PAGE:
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The lurid works of Donatien Alphonse François, Marquis de Sade, who lived from 1740 to 1814 and died in a mental asylum, were banned in France until 1957, and the diabolical aura around his literary output has lifted only gradually. In fact, according to Hugues [a modern descendant of the Marquis, currently living in Paris], his ancestor’s very existence was erased from the Sade family memory. Hugues’ parents had not even heard of him until the late 1940s, when the historian Gilbert Lely turned up on their doorstep at the Condé-en-Brie castle, in the Champagne region east of Paris, looking for documents relating to the author. “For five generations, the marquis’ name was taboo in our family,” Hugues marveled. “It was as if there was an omertà (conspiracy of silence) against him! The family no longer even used the title marquis.”
Intrigued by Lely’s tale, Hugues’ excited parents, then young newlyweds, began to explore the rambling Condé castle, and soon discovered that a wall had been bricked up in the attic. When they broke through, they found a jumble of dusty valises filled with documents hidden some time earlier by ashamed family members—the Marquis de Sade’s letters, papers, even shopping lists scrawled on scraps of parchment.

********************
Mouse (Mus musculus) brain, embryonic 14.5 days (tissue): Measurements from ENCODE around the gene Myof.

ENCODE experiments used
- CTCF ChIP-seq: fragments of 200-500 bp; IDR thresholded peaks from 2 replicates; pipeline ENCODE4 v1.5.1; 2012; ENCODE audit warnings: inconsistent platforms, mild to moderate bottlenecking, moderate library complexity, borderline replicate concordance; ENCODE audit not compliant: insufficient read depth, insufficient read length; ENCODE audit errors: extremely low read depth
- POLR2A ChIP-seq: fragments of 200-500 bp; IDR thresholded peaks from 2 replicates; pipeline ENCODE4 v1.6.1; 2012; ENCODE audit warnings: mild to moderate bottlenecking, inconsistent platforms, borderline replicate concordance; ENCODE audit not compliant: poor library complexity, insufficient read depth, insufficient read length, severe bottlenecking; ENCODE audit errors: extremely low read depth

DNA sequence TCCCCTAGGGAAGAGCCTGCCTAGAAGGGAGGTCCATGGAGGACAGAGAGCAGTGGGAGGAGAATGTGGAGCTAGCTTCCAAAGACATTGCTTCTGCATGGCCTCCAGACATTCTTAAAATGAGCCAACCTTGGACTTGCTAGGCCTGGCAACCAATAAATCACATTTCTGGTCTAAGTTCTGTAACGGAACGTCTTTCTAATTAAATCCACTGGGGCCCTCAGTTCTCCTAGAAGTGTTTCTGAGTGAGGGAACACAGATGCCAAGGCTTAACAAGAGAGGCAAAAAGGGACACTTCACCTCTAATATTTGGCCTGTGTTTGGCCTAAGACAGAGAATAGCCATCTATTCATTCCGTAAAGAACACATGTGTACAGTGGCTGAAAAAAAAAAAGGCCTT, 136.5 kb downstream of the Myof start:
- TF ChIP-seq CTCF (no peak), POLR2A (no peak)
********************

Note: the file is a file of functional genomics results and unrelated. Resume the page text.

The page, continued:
“The letters showed Sade the man, how he was a decent human being,” Hugues said. “How he wrote touching love letters to his wife, his two sons, his daughter.”
From that day on, the Sade family dedicated itself to vindicating the memory of its forgotten ancestor, mounting a crusade that coincided with the loosening of censorship in France in the 1950s. Sade’s work became widely available in the rebellious ’60s, and the door opened for the once-disgraced marquis to become France’s most decadent cultural hero, a frenzied aristocratic libertine who is now hailed by some as a literary genius and martyr for freedom.

Tony Perrottet, writing in Smithsonian Magazine about the life and legacy of the Marquis de Sade.

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